Institute of Somatic Therapy is approved by the NCBTMB as a continuing education approved provider, #280672-00.

Aromatherapy During Pregnancy - by admin@mcb on January 18 2017

Aromatherapy During Pregnancy

Aromatherapy During Pregnancy

Massage therapists performing prenatal massage should use caution with essential oils, as many essential oils are considered contraindicated for pregnancy. As such, therapists should err on the side of caution in using essential oils with their pregnant clients.

Contraindications and Substitutes

When researching various oils, it is not uncommon to see some sources list a particular oil as contraindicated in pregnancy, while other sources consider that same oil safe for prenatal use. If there is any question, you should substitute known safe oils if possible. If there is no suitable substitute, use a very small amount. An alternative is to consider the use of a floral hydrosol. Hydrosols are the water byproduct of the essential oil extraction process. As such, a hydrosol will have a more gentle effect than the essential oil from the same plant.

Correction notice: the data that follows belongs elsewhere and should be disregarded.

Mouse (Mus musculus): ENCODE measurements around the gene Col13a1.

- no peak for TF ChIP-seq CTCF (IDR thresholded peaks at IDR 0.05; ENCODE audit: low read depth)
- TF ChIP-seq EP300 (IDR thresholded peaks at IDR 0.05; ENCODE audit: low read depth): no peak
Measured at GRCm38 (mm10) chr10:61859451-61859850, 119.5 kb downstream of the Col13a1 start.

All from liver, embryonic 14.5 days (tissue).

Points to Keep in Mind When Using Aromatherapy During Pregnancy

Essential oils should be used only if the potential benefits outweigh the possible risks.

The use of aromatherapy should be omitted entirely if the pregnancy is high risk or any contraindications are present.

Your client’s heightened sense of smell and possibility of nausea are to be considered when using essential oils during pregnancy, especially in the first trimester. Allow your pregnant client to sniff the oil to make sure that she finds it pleasant before diffusing it into the room or using it on her body.